A DJ's Blue Period 

What's a DJ doing in a video store? And why does he have all that blue paint?

Amateur turntablists take note: The Bay Area scratch bubble burst before the dot-coms did. Why? Because watching vinyl masturbators can make audiences hurl, whereas good old showmanship beats any new trend.

Proving this fact is longtime Bay Area turntablism survivor Mike Relm, who starts a 62-date US tour this week with an Oakland Arena gig opening for Blue Man Group. The San Francisco native is among the first local DJs to successfully combine cutting-edge video sampling and old-school DJing into a momentum-filled set.

Known for his trademark black suit and horn-rimmed glasses, Relm says he's suiting up with Blue Man's "How to Be a Megastar Tour 2.0" because of its audience-first ethos. The 29-year-old SF State film editing dropout participated in the rise and fall of the insular scratch culture that culminated in the mid-'90s with events like Skratchcon — an American Idol-style battle of the most dexterous DJs. But that got old real fast, Relm says.

"It seemed like the possibilities were endless, but they weren't," he says, sipping an espresso and smoking Parliament Lights at Cafe Greco near his place in San Francisco's North Beach. "Everyone was focusing on technique, and that's like watching a piano player showing off how many scales he knows. Whoop-de-doo. When it came down to it, there was only a few guys that were making music that people would appreciate, and that moves people."

Skratchcon died after 2000, so Relm hit the road and developed his current habit of heavy international touring, with some local side action. Dance crowds are bigger in Europe, he says, and everyone wants a DJ with a San Francisco pedigree. Relm can still cut it up with the best of them, but his current draw comes from a more narrative show that includes video and audio clips from School of Rock, Led Zeppelin, Björk, and Peanuts specials — all made possible by a 2003 invention called the DVJ.

"I can't dance or sing," Relm explains. "I need to have a reason for me to be onstage. I'm trying to push it as far as I can with the tricks onstage, but that still isn't enough.

"The DVJ came out at the perfect time," he continues. "Now I was like, 'I need to switch things up and compile some visuals.' Everywhere I go, I don't go to a record store anymore; I go to a DVD shop."

The loaf-sized DVJ, Pioneer's DVD turntable, lets its operator cue up video samples the way DJs cue up audio ones. Moving a hand back and forth atop the gadget's plastic turntable lets the VJ wind the video forward and back, exactly like vinyl scratching. Cue Brad Pitt taking Edward Norton's punch in Fight Club, manipulate the turntable, and the punch gets thrown over and over. Cut and combine the video with others, as well as audio clips, and Relm saw the potential for highly referential pop-culture medleys that could rescue audiences from the idle boredom of DJ-watching. Moreover, he ditched thousands of albums for Serado Scratch, a vinyl emulation program that lets him make transitions faster than he previously thought possible.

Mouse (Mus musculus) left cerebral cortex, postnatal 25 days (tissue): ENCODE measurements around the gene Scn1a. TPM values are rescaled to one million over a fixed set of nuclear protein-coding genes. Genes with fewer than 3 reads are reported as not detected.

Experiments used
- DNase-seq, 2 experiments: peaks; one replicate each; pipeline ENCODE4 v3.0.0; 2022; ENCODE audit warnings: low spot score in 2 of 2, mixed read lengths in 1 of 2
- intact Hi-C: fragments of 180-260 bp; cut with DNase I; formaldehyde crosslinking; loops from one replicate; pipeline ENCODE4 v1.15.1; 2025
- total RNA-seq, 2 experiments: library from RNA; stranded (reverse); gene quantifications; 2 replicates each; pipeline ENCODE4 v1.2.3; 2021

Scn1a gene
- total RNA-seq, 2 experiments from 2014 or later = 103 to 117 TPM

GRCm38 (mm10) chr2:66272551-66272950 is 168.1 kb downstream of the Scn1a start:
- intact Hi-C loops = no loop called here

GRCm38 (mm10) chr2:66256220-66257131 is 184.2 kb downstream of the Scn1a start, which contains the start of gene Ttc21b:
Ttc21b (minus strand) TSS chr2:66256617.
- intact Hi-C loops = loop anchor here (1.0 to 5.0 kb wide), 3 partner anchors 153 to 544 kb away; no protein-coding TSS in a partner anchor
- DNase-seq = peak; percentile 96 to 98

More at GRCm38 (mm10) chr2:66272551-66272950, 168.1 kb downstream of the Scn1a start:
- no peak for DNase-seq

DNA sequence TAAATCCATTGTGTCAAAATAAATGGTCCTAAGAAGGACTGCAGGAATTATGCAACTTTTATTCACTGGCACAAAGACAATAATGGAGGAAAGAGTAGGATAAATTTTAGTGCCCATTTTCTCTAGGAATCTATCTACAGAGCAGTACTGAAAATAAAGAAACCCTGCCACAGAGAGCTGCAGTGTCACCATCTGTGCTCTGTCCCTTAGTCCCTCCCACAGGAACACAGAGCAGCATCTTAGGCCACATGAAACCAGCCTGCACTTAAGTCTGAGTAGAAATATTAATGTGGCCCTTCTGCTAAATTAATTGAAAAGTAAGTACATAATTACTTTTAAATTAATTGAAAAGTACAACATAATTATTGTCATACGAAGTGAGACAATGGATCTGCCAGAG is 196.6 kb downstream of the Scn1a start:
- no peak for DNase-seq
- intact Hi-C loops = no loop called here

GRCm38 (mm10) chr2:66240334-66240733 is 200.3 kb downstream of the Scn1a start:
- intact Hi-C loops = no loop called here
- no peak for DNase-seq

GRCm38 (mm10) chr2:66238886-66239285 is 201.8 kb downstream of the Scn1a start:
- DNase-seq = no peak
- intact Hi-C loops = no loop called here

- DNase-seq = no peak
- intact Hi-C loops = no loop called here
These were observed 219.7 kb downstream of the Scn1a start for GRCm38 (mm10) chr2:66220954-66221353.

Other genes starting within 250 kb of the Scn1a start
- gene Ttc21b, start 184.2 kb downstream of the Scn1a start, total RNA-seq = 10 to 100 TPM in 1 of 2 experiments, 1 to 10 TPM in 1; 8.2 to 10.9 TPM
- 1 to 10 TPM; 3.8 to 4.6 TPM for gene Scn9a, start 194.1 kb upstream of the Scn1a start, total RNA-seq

Blue Man Group follows a similar arc from simplicity to technical dominance. The show started in the early '80s with three guys dressed in latex and blue paint miming and drumming on New York streets. But the company has grown steadily into a multimillion-dollar enterprise with seven venues, including European franchises and a 1,760-capacity show in Las Vegas. In addition to commercial spots for Intel and Swatch, Blue Man has a line of best-selling kids' music toys.

So overexposed and successful — and hence loathed — are these Blue Men that they became a running joke in the TV sitcom Arrested Development. In the show, comedian David Cross plays Tobias Funke, a discredited psychiatrist who tries to become an actor. In the second season, he becomes so depressed that he seeks out a support group for male depression, and mistakenly auditions for Blue Man Group. Relm says Blue Man's involvement with the second season of the show indicated a similar sense of humor.

"I was talking to Chris Wink; he's one of the original Blue Men," Relm recalls. "We were talking about our theories and approaches and we matched a lot. They're hard to describe — they have the mime thing going on, the music going on, almost got a circus act going on, they got science. We were talking exploratoriums, and I was like, 'Wow. That is really exploratorium-ish,' 'cause it's got the lights and the rock music. A lot of their audience-participation cues are visual. I think it works great 'cause I do the same thing."

What to expect for your hard-earned $60 on February 10? Blue Man Group says the show will take audiences to a satirical workshop on how to create the perfect rock concert experience. "We want people to walk away feeling like the real magic of rock concerts comes from their tribal and communal elements of the live show, as opposed to 'megastardom,'" co-founder Wink states. "The real star of a good rock concert is the euphoric vibe created by everyone in the building."

Look for further audience-friendly fare from Relm this year via his appearance on the soundtrack for the Aqua Teen Hunger Force Colon Movie Film for Theaters, as well as his first-ever album of original material.

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